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Topic: Uno voltage minimum (Read 10836 times) previous topic - next topic

mattallen37

Is there a way I can run the Uno from a 4.3v supply? I know the AVR can be run from 5v or 3.3v, at 16 or 8 mHz, but I haven't ever heard about a voltage between.

AndyCC

#1
Apr 13, 2012, 12:31 am Last Edit: Apr 13, 2012, 12:38 am by AndyCC Reason: 1
Looks like you can run the 328 / 328p at anywhere from 1.8 to 5.5v. Not sure about the speeds you can run at various voltages, but if I had to guess I'd say you'd be safe using the internal oscillator. (Edit: looks like someone answered this question: http://arduino.cc/forum/index.php/topic,101084.0/topicseen.html )

http://www.atmel.com/devices/ATMEGA328.aspx

Also, I believe the analog reference voltage can't exceed Vcc.

The Uno itself has a voltage regulator that needs 6-12v in order to output 5v.

nickgammon

I have a speed/voltage table here:

http://www.gammon.com.au/forum/?id=11497

At 4.32V you could run at 19 MHz.
At 4.14V you could run at 18 MHz.

For 16 MHz (which a Uno uses) you only need 3.78V.

You would bypass the voltage regulator (assuming you don't exceed 5V) and just plug into the +5V pin.
Please post technical questions on the forum, not by personal message. Thanks!

More info: http://www.gammon.com.au/electronics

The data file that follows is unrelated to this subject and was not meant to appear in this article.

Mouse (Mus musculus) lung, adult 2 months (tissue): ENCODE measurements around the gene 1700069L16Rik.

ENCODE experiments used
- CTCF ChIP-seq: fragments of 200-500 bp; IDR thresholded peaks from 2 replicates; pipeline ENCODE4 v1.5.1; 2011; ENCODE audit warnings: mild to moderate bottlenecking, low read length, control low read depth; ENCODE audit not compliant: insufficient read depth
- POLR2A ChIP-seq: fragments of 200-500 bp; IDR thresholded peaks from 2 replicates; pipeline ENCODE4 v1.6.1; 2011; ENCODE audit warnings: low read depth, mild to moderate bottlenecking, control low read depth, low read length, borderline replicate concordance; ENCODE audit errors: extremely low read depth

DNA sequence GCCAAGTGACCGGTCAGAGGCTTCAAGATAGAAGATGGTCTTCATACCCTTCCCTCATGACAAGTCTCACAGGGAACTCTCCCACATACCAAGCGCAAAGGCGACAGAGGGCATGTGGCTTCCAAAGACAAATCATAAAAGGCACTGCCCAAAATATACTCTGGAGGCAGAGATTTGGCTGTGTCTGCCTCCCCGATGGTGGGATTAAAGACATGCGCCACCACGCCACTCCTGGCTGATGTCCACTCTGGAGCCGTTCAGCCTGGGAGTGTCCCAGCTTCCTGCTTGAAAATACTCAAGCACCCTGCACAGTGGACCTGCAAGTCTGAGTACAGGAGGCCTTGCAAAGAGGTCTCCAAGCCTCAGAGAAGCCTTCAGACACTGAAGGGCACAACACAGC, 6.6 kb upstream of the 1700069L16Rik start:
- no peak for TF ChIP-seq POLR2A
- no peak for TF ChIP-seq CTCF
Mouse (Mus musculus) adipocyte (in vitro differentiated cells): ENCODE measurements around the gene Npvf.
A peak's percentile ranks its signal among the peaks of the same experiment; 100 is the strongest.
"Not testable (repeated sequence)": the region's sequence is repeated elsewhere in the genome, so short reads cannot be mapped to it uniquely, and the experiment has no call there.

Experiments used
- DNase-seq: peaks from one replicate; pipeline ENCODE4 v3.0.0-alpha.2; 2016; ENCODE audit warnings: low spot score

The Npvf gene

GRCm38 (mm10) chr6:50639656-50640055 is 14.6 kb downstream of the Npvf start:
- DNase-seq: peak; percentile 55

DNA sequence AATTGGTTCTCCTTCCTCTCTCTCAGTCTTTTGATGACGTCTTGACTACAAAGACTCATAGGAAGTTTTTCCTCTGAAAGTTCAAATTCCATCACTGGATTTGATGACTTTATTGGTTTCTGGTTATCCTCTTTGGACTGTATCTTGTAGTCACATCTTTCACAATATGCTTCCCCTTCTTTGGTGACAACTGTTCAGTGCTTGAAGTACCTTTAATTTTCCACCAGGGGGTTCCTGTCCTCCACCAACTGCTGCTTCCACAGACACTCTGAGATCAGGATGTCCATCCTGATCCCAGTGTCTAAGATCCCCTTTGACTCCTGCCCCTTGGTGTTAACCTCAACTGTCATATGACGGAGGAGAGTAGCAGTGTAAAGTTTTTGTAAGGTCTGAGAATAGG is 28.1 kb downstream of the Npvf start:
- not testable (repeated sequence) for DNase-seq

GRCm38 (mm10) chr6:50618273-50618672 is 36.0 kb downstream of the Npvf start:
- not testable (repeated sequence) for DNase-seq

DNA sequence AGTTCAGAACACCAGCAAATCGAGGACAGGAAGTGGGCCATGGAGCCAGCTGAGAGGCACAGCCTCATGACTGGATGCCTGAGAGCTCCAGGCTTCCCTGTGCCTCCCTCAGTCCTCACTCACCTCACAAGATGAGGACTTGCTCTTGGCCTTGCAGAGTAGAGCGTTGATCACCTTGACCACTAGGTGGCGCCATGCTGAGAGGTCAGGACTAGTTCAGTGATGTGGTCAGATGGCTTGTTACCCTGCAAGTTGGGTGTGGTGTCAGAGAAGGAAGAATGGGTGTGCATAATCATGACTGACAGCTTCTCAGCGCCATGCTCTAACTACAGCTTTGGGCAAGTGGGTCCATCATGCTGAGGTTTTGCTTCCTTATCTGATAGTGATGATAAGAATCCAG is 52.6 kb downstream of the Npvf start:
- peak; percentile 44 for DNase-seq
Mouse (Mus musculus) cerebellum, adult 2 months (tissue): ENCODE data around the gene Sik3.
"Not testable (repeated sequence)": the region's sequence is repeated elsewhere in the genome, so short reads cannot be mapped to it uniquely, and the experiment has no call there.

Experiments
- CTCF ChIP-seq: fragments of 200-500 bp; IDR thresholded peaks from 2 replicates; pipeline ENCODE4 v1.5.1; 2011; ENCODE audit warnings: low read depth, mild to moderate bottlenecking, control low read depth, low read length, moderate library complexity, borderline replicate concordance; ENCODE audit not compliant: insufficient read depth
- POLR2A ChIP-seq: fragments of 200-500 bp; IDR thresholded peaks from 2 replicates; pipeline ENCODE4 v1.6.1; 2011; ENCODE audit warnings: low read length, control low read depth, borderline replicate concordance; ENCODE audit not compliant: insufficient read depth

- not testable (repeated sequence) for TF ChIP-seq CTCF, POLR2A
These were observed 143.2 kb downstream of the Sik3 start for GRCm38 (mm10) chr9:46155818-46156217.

mattallen37

Thank you both very much!

BTW, how come the regulator doesn't mind if you put 5v on it's output, when not powering the input?

nickgammon

I can't see it documented for this particular one but apparently there exists a "Reverse Current Protection Circuit" which "stops the reverse current if the Reverse Detector detects that the VOUT pin voltage has become higher than the VDD pin voltage.".
Please post technical questions on the forum, not by personal message. Thanks!

More info: http://www.gammon.com.au/electronics

cmiyc


BTW, how come the regulator doesn't mind if you put 5v on it's output, when not powering the input?

Because the schematic asked nicely.
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smeezekitty


I have a speed/voltage table here:

http://www.gammon.com.au/forum/?id=11497

At 4.32V you could run at 19 MHz.
At 4.14V you could run at 18 MHz.

For 16 MHz (which a Uno uses) you only need 3.78V.

You would bypass the voltage regulator (assuming you don't exceed 5V) and just plug into the +5V pin.

You can actually go somewhat lower yet (around 3.2v, maybe a bit lower) at 16Mhz but it is out of spec so not recommended.
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mattallen37

Thank you all! I only need to go down to around 4.3v (Lego NXT sensor supply), but the extra info is good to know!

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